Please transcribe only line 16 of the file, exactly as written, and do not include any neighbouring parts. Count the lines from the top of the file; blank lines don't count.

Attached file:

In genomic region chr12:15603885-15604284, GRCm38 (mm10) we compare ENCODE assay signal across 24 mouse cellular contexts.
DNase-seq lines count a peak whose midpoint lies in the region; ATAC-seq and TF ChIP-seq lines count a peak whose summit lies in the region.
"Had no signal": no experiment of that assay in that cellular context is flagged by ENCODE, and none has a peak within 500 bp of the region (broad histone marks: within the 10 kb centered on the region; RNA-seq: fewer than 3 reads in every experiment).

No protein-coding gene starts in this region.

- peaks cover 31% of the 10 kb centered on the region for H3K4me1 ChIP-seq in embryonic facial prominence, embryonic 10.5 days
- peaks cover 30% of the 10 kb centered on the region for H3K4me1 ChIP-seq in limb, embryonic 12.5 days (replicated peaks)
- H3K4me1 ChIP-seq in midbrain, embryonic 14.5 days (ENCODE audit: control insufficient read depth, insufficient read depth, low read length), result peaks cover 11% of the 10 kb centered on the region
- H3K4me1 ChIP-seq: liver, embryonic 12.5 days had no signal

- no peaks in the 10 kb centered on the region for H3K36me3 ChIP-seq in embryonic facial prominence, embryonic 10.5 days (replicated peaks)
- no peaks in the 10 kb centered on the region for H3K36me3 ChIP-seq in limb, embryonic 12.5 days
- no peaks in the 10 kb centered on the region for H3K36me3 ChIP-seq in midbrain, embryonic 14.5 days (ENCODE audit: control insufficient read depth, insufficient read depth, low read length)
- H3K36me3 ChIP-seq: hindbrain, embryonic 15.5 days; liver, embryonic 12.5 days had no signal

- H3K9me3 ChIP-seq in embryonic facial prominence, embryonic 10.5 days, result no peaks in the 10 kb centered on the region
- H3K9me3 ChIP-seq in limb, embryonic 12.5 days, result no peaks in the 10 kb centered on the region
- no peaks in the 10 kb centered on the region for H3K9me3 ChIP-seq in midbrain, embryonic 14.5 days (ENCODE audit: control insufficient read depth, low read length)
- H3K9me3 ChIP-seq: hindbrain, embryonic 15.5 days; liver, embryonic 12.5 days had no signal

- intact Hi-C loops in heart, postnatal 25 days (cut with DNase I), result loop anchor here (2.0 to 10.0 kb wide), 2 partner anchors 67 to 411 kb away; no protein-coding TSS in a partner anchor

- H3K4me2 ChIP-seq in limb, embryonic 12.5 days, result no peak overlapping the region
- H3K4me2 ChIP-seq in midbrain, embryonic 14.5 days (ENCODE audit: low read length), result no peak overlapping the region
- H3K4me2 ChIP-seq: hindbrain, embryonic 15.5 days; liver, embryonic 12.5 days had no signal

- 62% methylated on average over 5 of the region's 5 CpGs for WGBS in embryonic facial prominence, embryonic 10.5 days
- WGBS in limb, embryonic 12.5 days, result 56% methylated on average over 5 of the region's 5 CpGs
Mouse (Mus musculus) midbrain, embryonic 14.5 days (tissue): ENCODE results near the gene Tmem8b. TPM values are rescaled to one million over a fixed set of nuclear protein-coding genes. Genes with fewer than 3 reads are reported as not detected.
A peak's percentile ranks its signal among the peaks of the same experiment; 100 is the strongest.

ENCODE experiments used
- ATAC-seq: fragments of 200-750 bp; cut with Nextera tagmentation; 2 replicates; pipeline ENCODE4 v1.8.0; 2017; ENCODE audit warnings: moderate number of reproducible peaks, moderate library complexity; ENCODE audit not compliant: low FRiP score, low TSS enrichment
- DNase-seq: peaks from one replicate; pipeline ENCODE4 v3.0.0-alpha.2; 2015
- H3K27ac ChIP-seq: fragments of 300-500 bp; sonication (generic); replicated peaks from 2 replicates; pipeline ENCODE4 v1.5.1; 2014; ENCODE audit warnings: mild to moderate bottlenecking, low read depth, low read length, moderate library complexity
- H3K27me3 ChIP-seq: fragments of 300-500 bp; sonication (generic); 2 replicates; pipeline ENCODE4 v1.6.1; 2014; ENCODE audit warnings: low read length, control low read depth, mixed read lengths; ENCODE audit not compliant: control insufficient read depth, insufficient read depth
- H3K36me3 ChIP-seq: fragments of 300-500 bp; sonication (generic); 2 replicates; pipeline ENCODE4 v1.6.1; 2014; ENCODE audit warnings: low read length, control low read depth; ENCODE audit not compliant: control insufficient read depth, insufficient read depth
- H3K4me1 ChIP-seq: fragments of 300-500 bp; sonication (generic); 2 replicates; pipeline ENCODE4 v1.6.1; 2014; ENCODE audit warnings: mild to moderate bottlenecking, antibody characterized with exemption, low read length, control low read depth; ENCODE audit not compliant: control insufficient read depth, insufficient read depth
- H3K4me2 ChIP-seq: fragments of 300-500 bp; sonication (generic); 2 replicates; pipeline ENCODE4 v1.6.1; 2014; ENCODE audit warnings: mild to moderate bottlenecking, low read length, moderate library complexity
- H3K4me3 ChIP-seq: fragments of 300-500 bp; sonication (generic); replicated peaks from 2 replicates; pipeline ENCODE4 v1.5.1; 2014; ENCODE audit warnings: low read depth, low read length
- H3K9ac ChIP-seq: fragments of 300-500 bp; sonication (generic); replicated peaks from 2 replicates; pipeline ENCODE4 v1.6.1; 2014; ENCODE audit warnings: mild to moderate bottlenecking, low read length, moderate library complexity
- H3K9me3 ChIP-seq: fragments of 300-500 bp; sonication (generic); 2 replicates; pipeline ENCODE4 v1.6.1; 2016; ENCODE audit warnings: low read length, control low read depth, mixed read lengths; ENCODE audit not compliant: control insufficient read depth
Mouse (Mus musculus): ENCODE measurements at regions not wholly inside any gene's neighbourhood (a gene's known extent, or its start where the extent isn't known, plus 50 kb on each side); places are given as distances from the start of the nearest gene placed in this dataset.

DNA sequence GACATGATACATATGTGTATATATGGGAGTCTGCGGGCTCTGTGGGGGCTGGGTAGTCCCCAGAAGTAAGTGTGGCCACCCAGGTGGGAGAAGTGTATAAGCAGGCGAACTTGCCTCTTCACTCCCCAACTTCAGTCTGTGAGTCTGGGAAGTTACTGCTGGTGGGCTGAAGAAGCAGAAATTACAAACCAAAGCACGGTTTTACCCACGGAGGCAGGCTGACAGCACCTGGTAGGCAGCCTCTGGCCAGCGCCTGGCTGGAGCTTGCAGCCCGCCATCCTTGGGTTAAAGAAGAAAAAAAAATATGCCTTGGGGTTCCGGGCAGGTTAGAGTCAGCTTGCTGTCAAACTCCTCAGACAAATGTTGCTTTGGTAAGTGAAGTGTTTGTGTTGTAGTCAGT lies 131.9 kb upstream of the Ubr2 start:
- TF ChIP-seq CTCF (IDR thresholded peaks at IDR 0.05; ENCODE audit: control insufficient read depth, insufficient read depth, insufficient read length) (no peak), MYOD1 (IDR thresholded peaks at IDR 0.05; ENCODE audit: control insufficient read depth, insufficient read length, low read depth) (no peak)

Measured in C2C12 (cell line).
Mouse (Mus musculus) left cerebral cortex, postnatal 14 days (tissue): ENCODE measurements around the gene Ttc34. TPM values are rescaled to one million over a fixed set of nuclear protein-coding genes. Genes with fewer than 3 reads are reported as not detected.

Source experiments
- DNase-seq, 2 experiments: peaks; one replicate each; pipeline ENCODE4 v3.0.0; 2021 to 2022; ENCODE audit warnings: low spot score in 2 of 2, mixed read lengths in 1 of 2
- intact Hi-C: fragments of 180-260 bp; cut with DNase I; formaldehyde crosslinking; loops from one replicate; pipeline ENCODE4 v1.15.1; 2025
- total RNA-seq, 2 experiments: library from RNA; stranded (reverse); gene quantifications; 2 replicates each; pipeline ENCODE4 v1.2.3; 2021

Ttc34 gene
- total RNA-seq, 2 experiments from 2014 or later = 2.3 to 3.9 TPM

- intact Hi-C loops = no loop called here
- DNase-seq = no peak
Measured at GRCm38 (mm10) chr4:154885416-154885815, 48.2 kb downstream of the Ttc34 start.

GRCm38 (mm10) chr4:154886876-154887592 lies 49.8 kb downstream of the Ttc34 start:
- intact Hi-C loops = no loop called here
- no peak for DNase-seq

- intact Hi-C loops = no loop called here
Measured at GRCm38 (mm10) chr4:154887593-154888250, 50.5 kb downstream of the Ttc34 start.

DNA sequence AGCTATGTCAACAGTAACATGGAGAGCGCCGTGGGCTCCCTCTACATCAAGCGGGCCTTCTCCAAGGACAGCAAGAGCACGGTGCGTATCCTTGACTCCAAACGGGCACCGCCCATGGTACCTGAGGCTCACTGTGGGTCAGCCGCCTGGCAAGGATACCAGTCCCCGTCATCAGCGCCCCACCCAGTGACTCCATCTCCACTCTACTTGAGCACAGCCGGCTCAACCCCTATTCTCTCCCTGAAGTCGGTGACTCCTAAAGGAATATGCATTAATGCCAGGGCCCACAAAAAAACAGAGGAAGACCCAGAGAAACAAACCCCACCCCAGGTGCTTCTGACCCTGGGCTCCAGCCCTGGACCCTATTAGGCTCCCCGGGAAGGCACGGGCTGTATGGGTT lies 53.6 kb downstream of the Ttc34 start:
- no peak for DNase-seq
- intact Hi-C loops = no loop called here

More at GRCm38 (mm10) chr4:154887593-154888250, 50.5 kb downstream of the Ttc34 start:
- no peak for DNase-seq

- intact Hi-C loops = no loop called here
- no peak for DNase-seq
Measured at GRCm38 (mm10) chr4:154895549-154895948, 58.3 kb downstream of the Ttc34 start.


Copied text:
- H3K9me3 ChIP-seq: hindbrain, embryonic 15.5 days; liver, embryonic 12.5 days had no signal